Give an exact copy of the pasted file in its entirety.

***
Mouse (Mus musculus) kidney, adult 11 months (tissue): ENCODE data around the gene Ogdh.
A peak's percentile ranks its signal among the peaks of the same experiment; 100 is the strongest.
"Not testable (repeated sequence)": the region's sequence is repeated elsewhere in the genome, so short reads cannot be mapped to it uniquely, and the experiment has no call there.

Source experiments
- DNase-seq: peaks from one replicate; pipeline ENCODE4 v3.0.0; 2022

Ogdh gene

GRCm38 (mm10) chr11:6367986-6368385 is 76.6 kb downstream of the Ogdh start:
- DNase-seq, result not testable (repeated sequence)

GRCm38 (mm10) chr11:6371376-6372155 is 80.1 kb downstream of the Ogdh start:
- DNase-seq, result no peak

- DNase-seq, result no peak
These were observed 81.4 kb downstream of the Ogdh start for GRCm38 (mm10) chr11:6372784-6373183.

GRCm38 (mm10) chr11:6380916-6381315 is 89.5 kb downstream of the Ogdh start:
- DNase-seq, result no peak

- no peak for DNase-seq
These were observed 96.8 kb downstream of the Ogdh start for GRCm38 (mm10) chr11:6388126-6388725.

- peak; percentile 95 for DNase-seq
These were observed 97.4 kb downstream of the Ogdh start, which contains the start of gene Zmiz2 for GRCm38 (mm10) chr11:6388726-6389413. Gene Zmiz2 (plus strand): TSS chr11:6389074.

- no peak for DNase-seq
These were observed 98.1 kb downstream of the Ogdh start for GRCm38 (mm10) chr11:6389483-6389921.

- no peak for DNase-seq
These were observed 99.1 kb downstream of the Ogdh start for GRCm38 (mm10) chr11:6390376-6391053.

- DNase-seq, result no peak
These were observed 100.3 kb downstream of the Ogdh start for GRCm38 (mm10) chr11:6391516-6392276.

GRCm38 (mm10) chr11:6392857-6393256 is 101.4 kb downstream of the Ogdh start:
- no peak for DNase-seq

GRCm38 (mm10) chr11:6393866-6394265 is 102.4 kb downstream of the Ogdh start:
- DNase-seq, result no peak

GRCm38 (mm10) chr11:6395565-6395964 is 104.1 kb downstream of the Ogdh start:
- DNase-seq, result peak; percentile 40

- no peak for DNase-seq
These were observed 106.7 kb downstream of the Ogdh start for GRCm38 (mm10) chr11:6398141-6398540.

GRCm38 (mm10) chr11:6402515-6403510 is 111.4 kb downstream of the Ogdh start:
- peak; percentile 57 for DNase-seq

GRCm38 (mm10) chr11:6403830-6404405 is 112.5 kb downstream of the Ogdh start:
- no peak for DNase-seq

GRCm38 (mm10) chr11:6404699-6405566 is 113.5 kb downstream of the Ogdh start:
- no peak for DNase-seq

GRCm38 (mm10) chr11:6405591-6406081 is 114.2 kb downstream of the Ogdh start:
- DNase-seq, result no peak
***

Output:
Mouse (Mus musculus) kidney, adult 11 months (tissue): ENCODE data around the gene Ogdh.
A peak's percentile ranks its signal among the peaks of the same experiment; 100 is the strongest.
"Not testable (repeated sequence)": the region's sequence is repeated elsewhere in the genome, so short reads cannot be mapped to it uniquely, and the experiment has no call there.

Source experiments
- DNase-seq: peaks from one replicate; pipeline ENCODE4 v3.0.0; 2022

Ogdh gene

GRCm38 (mm10) chr11:6367986-6368385 is 76.6 kb downstream of the Ogdh start:
- DNase-seq, result not testable (repeated sequence)

GRCm38 (mm10) chr11:6371376-6372155 is 80.1 kb downstream of the Ogdh start:
- DNase-seq, result no peak

- DNase-seq, result no peak
These were observed 81.4 kb downstream of the Ogdh start for GRCm38 (mm10) chr11:6372784-6373183.

GRCm38 (mm10) chr11:6380916-6381315 is 89.5 kb downstream of the Ogdh start:
- DNase-seq, result no peak

- no peak for DNase-seq
These were observed 96.8 kb downstream of the Ogdh start for GRCm38 (mm10) chr11:6388126-6388725.

- peak; percentile 95 for DNase-seq
These were observed 97.4 kb downstream of the Ogdh start, which contains the start of gene Zmiz2 for GRCm38 (mm10) chr11:6388726-6389413. Gene Zmiz2 (plus strand): TSS chr11:6389074.

- no peak for DNase-seq
These were observed 98.1 kb downstream of the Ogdh start for GRCm38 (mm10) chr11:6389483-6389921.

- no peak for DNase-seq
These were observed 99.1 kb downstream of the Ogdh start for GRCm38 (mm10) chr11:6390376-6391053.

- DNase-seq, result no peak
These were observed 100.3 kb downstream of the Ogdh start for GRCm38 (mm10) chr11:6391516-6392276.

GRCm38 (mm10) chr11:6392857-6393256 is 101.4 kb downstream of the Ogdh start:
- no peak for DNase-seq

GRCm38 (mm10) chr11:6393866-6394265 is 102.4 kb downstream of the Ogdh start:
- DNase-seq, result no peak

GRCm38 (mm10) chr11:6395565-6395964 is 104.1 kb downstream of the Ogdh start:
- DNase-seq, result peak; percentile 40

- no peak for DNase-seq
These were observed 106.7 kb downstream of the Ogdh start for GRCm38 (mm10) chr11:6398141-6398540.

GRCm38 (mm10) chr11:6402515-6403510 is 111.4 kb downstream of the Ogdh start:
- peak; percentile 57 for DNase-seq

GRCm38 (mm10) chr11:6403830-6404405 is 112.5 kb downstream of the Ogdh start:
- no peak for DNase-seq

GRCm38 (mm10) chr11:6404699-6405566 is 113.5 kb downstream of the Ogdh start:
- no peak for DNase-seq

GRCm38 (mm10) chr11:6405591-6406081 is 114.2 kb downstream of the Ogdh start:
- DNase-seq, result no peak